- January 6, 2020
- Posted by: Rianna
- Category: CT Blog
Martin Hurst, Consultant and Committee Chair at BPHA, discusses the importance of environmental sustainability and how it can be achieved.
It seems like every housing association board has sustainability on its strategy day agenda. Some have a long track record – often with a fuel poverty rationale. But many others are playing catch-up, responding to the 200-plus local councils which have declared a climate emergency.
There is also the government’s new ambition for the UK to achieve net zero carbon by 2050 and (where housing providers have spotted it) the proposed ‘net gain’ approach to biodiversity in land use planning. It is understandable that social housing is considering its role carefully. After all, environment is not in our core social purpose and ambitious moves outside this purpose have not always worked well.
Furthermore, there is still uncertainty about where policy will go. How will a future government seek to ‘decarbonise heat’ – and if it does so, will this mean the end of domestic gas as a fuel? Will the proposed ban on new petrol and diesel cars in the 2030s really happen, and might it even be brought forward?
Despite a myriad unanswered questions, there are several compelling reasons for focusing our attention now:
- Greater sustainability can improve the quality of life for our tenants and wider customers. The people who face the largest impact of environmental issues, such as air pollution, are the poorest – 11 % of English households are in formal fuel poverty.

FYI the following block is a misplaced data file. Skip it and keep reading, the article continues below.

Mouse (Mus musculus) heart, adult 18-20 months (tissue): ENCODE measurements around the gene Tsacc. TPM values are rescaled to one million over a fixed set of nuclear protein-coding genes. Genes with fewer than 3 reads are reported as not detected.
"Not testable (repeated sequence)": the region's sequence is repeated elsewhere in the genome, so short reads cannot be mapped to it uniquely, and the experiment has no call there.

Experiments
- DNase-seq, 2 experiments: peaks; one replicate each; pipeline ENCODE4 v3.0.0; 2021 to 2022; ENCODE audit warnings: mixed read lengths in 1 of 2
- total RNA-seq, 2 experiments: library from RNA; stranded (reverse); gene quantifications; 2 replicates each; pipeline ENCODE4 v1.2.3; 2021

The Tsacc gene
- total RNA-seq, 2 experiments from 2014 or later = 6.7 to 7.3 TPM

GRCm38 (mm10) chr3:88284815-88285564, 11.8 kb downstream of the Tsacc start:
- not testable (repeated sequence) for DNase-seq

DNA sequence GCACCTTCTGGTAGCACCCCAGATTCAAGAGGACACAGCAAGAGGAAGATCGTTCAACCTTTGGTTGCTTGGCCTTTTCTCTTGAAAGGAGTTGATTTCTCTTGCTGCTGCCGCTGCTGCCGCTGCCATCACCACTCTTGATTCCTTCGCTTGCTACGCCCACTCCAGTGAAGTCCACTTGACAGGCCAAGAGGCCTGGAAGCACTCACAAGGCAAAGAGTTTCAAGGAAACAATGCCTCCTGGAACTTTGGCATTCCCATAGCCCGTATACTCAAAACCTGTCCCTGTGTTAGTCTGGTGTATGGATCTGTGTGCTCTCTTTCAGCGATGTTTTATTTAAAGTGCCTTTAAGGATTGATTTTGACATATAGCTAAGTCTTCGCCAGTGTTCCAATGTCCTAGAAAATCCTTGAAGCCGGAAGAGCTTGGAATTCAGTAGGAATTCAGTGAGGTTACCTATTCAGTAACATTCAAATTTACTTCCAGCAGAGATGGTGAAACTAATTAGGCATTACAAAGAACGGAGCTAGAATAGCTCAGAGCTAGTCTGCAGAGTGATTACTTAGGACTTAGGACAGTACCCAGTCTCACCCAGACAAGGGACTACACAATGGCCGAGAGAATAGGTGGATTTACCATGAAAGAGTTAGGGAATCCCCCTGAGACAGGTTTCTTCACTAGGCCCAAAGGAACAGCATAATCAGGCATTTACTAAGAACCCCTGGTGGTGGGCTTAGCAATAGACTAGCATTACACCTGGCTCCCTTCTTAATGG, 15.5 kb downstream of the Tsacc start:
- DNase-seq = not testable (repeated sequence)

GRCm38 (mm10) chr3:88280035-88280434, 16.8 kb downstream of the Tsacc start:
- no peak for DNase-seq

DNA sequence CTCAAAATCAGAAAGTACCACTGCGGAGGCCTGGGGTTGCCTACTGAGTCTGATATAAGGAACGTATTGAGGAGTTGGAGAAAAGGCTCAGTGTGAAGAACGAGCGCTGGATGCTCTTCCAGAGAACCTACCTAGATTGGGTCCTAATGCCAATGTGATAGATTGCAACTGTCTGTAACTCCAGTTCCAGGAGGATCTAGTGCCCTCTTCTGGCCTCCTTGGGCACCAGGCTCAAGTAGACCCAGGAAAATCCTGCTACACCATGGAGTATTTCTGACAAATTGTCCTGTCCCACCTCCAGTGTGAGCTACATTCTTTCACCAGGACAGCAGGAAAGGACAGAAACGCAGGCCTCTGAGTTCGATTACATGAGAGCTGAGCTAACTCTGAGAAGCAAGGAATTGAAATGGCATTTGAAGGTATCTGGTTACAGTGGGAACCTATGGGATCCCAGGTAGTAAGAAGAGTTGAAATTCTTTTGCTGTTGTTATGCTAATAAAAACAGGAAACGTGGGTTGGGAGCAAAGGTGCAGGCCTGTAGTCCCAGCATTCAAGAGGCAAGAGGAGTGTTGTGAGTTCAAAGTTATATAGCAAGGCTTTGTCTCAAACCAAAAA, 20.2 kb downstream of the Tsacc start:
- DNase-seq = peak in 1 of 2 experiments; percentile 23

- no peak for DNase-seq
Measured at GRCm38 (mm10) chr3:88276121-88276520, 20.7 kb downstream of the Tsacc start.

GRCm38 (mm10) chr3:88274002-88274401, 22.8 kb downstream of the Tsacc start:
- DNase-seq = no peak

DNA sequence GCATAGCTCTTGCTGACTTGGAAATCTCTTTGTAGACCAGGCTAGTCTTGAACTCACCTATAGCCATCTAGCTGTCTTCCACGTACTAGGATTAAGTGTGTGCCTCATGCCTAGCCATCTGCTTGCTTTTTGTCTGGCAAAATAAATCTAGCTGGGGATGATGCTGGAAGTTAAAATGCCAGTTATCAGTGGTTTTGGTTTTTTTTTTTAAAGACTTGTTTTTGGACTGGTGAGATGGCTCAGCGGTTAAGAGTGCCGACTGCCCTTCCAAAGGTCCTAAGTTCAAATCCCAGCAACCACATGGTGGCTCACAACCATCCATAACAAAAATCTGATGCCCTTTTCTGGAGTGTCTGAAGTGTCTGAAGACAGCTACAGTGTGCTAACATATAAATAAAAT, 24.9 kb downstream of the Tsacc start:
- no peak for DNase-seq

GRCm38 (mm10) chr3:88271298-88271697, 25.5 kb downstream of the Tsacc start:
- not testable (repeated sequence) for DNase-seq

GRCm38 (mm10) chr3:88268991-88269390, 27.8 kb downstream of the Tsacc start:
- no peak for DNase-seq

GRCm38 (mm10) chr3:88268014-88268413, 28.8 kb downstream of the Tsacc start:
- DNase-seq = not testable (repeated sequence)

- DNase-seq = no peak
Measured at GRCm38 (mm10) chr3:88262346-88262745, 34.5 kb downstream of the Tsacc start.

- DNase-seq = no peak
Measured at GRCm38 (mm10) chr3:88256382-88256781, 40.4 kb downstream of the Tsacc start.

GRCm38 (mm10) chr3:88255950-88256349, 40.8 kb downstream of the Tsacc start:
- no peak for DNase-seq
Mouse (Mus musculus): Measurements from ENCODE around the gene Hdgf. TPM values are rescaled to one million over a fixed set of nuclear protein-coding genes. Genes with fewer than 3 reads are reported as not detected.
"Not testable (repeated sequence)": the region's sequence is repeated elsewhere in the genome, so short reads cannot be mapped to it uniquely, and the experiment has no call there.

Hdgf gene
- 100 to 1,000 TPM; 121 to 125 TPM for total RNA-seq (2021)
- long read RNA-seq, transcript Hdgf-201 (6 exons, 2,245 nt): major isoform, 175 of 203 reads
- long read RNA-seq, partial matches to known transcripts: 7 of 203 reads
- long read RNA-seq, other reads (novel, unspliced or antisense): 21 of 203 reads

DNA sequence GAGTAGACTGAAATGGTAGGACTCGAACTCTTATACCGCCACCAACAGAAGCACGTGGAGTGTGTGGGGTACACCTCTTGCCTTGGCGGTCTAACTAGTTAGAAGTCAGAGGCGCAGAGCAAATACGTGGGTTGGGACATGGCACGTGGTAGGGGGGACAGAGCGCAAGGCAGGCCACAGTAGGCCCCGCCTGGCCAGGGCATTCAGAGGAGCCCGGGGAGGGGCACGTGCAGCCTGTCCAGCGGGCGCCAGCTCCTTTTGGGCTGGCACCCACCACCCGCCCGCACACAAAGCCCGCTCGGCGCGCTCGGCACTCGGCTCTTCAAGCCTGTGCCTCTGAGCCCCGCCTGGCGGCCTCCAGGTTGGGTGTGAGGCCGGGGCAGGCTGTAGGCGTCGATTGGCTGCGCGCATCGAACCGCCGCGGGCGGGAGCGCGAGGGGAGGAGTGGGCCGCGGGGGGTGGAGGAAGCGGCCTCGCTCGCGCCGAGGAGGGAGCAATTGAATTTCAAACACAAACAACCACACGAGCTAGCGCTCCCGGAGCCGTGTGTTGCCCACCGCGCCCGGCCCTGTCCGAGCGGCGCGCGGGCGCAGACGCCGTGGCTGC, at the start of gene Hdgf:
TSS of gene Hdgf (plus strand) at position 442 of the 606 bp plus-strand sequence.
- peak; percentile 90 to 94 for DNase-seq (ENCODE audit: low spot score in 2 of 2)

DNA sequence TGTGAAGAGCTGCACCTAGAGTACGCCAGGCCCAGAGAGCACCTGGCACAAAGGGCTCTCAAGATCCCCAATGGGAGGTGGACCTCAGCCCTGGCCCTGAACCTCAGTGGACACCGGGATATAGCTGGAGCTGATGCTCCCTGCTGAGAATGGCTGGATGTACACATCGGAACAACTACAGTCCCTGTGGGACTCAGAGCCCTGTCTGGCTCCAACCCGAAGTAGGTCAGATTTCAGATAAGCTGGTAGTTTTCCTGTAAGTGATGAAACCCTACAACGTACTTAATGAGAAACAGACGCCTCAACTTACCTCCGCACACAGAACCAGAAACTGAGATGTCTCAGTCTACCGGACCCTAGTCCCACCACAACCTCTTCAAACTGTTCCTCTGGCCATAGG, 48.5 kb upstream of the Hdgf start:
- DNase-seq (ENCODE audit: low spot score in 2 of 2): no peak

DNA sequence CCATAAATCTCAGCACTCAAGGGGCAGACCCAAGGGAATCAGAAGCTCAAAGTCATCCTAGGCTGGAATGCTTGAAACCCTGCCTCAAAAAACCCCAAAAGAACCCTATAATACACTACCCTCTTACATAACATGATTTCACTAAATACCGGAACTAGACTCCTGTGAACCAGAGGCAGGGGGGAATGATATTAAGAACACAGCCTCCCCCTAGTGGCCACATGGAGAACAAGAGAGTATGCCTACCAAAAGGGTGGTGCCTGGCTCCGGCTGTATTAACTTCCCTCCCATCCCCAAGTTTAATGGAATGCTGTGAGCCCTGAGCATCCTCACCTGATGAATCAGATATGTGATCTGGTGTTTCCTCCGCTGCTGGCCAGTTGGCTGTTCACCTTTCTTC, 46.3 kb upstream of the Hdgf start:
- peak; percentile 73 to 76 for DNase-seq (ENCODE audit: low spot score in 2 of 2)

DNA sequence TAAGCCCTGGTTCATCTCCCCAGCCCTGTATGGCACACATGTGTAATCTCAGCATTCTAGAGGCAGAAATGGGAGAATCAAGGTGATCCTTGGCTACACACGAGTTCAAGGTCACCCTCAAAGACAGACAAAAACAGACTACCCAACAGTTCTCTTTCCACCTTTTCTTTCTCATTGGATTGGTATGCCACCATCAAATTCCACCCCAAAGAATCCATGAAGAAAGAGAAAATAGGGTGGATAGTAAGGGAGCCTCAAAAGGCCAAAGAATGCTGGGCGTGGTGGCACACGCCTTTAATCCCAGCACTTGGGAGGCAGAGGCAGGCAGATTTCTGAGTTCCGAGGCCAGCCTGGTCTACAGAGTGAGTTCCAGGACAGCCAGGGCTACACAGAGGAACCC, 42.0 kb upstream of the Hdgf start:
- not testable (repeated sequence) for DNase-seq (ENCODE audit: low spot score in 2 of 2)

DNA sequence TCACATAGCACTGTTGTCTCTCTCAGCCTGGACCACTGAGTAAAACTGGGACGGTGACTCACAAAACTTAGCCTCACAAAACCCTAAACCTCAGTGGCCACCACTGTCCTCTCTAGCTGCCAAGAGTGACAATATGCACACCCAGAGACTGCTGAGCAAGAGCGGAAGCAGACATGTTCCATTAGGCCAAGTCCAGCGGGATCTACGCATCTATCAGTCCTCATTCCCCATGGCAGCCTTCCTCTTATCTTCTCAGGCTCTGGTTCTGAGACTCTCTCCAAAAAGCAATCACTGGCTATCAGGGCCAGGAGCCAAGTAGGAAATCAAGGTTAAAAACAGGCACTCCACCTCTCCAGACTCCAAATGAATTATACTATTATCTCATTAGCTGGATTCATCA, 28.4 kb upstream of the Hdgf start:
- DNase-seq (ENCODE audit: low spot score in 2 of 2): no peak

- Key stakeholders (such as local authorities, Homes England, Local Economic Partnerships) are increasingly looking for evidence of sustainability when making partnering, funding and planning decisions. So are big lenders.
- Retrofitting properties to improve their energy efficiency is expensive. If housing associations are forced to rip out kitchens and boilers there will be a heavy price tag – even if there is some state funding available. Getting ahead of the game makes sense, particularly when there is so much refurbishment of tower blocks going on. Developing associations are building for the future. This future will be carbon light and will see greater risk of drought, flooding and extreme heat. It may also see tougher building regulations and even higher taxation on landfill, use of virgin aggregates, fuel, etc.
So, what should housing associations do?
- Map the organisation’s environmental footprint. This includes carbon footprint – from housing stock, offices, vehicle fleet and construction. But it should also include waste (including construction waste), biodiversity, water use, damaging air pollutants, etc. And understand the supply chain’s main environmental impact. Many organisations outside housing have found the UN’s Sustainable Development Goals are a good way of organising this analysis.
- Understand the basics of how the climate is likely to change over the next 50-100 years and what it means for existing and new stock. Even if the world holds temperature rises to 2 degrees, the UK is likely to see 4 degree or more spikes in temperatures, particularly in cities, with prolonged periods of heat at levels with serious health effects, sea level rises of 50-100cms, and a large increase in drought and flood risk.
- Understand existing technologies. Cutting-edge technologies may well be too risky but basic insulation, energy and water saving technologies, sustainable drainage, recycling and reuse are not rocket science. Nor are community heat and arguably ground source heat pumps – both will grow over the next decade – or building for better ventilation/cooling.
- Form a plan which works with the existing business cycle. Adopting an environmental approach to new build, retrofitting kitchens and bathrooms, and major refurbishment are the best places to start. Work with staff to improve the green performance of offices.
Sustainability is on our board agendas to stay – it’s time to ensure we get it right.
To discuss this article, contact Maggie Rafalowicz: firstname.lastname@example.org
This article is also featured in CT Brief, Issue 46 – Health, Care & Support edition
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